Mar 15, 2019

Trinity Trend: KeepCups

Trinity's latest must-have accessory is the perfect non-committal nod to sustainability.

Niamh KennedyRadius Editor
Dylan Furdyk for The University Times

Standing in the Arts Block, I spot a girl rooting frantically through her bags for something. A crestfallen look suddenly appears on her face when she proclaims to her encircled entourage: “Oh shit, I’ve forgotten my KeepCup. Guess that means no coffee for me!” They all nod dutifully, unanimous in their agreement.

Trinity’s fashion scene has embraced a range of “woke” issues over the last few years, from the invasion of Repeal jumpers to End Direct Provision laptop stickers. The latest must-have accessory fulfils every desire for something fashionable, functional and feel-good. From the grand efforts such as the campaign to divest from fossil fuels to the addition of coffee cup sections in the bins, Trinity is turning green. There is no more tangible sign of the sustainability trend than a brightly coloured KeepCup spotted in the hand of any self-respecting student. Considering the caffeine dependency of the College population and the general favour towards all things eco-friendly, the popularity of KeepCups on campus should come as no real surprise.

The KeepCup was born in the coffee-loving land of Australia 12 years ago. Coffee shop owner Abigail Forsyth and her brother Jamie Forsyth became visibly aware of the mountain of single-use plastic being produced by the coffee industry and decided to do something to combat this. It took until 2018, though, for the entry of the word “single-use” into the Collins English dictionary, proving how ahead of the curve the Forsyth siblings really were.


Unlike the Italians, who enshrine the espresso and refuse to ever caffeinate on the go, Irish people like their caffeine hit quick and mobile. With one in three Irish people purchasing at least one coffee a day, the slew of cups liable for the landfill reaches epic proportions. Few consumers think of the life cycle of their disposable cup once it has been carelessly tossed in the bin. Though not bearing the apparent evil of the plastic straw, disposable coffee cups prove an equal scourge upon the environment. Sneakily hidden within their innocent cardboard shell is a nasty little polythene liner, which is an absolute pain to remove.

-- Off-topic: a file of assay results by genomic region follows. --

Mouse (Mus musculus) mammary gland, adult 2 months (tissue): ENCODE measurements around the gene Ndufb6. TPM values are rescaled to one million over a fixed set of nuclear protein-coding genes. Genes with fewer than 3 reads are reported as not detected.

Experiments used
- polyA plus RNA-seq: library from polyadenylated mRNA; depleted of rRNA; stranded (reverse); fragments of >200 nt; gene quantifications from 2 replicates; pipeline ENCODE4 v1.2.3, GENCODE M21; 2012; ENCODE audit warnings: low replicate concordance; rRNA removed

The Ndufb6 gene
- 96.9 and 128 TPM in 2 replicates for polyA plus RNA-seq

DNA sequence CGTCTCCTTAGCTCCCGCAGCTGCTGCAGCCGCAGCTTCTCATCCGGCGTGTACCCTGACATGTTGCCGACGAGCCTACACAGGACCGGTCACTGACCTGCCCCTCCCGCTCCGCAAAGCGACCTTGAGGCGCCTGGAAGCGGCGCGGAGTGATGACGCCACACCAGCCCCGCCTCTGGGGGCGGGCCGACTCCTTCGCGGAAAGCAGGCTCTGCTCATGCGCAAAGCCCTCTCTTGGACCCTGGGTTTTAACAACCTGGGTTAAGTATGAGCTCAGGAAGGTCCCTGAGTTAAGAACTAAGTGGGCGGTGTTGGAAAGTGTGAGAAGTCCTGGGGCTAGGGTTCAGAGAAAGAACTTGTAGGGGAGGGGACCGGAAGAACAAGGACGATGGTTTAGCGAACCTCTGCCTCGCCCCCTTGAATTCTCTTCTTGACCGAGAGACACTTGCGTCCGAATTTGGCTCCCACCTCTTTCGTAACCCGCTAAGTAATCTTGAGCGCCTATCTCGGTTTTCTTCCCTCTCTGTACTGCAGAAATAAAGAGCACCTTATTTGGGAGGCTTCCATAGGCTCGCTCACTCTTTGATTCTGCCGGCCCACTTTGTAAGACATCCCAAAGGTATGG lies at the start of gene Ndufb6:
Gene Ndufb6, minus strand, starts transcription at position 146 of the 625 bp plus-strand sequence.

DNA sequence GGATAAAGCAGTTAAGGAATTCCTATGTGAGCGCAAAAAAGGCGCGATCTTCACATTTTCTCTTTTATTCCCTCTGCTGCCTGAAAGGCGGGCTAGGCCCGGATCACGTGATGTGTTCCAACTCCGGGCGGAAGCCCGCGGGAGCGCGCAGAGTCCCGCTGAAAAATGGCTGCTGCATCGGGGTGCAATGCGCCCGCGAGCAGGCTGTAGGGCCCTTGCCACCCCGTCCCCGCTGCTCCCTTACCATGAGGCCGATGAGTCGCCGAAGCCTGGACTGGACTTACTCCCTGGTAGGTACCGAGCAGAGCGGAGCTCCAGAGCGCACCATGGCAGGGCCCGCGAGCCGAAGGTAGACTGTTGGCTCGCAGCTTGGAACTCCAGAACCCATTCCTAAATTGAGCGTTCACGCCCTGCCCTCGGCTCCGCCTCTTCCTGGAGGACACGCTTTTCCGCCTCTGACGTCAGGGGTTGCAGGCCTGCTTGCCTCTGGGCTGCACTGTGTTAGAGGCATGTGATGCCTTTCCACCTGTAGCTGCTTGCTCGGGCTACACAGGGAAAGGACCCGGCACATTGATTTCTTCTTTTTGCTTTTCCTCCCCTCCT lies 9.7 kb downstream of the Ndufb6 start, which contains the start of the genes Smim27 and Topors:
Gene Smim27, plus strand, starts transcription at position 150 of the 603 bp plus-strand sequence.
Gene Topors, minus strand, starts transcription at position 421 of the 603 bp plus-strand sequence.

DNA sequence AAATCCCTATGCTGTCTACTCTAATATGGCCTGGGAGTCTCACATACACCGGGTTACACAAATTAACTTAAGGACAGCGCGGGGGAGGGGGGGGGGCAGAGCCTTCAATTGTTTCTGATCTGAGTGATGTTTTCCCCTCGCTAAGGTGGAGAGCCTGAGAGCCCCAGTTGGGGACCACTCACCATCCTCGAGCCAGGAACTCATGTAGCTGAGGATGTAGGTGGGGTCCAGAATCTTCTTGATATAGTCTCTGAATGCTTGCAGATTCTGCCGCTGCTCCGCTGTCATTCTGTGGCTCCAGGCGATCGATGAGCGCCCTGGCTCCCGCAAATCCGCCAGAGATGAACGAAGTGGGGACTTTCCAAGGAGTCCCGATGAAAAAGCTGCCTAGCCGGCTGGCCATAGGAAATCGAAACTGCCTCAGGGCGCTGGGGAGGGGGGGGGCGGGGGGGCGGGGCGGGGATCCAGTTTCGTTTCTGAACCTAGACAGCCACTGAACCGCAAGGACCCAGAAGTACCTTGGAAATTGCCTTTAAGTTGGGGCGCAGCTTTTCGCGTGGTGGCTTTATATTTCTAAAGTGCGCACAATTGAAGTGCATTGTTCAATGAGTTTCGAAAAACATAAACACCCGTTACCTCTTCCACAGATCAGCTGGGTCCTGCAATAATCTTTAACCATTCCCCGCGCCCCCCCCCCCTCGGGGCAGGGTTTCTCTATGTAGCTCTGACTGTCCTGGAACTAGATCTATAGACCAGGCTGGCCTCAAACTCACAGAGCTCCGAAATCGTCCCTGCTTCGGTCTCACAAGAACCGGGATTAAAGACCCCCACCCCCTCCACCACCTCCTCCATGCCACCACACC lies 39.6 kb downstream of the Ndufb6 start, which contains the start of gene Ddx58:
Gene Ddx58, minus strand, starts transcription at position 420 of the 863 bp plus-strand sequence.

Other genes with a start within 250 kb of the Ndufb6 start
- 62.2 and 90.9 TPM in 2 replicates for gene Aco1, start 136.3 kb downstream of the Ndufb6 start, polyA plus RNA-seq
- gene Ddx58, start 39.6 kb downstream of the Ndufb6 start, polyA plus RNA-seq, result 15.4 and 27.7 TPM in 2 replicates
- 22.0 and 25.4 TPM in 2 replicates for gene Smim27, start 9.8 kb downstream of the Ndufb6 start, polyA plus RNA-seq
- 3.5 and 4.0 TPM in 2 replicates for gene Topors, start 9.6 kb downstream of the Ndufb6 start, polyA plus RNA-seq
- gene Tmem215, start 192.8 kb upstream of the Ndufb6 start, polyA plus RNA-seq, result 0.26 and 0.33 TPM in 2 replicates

In an ideal world, all KeepCup owners were inspired to invest in the glassware due to an awareness of these important environmental benefits. An instant identifier of conscious consumption, the KeepCup sends out a flashing signal to all onlookers. “Yes, I’m environmentally friendly, yes I eschew single-use plastic at all costs, and yes my KeepCup matches perfectly to my recycled bamboo laptop case.” Endorsed by glossy high-fashion bibles such as Elle and the esteemed lifestyle section of the Guardian, the success of the KeepCup has all the hallmarks of the somewhat odious Instagram trend.

The link forged between the glassware and the third-wave coffee movement has only helped to copperfasten its status as a signifier of “conscious cool”. Hipster coffee shops around Dublin have gotten in on the action, selling their own branded versions and offering discounts for those who use them.

From laptop stickers to tote bags, the population of Trinity simply love a non-committal badge of identity. Perhaps less overt than the iconic Repeal jumper, the KeepCup is a subtle and practical nod towards sustainability. Even College itself, with its violent desire to monetise the Trinity brand, has stepped up to the plate with its own line of KeepCups. Whether the comments of the Arts Block’s self-appointed “sustainability police” fill you with a sense of dread or admiration, however, nobody can deny that KeepCups are hands down the best way of sneaking coffee into the library.

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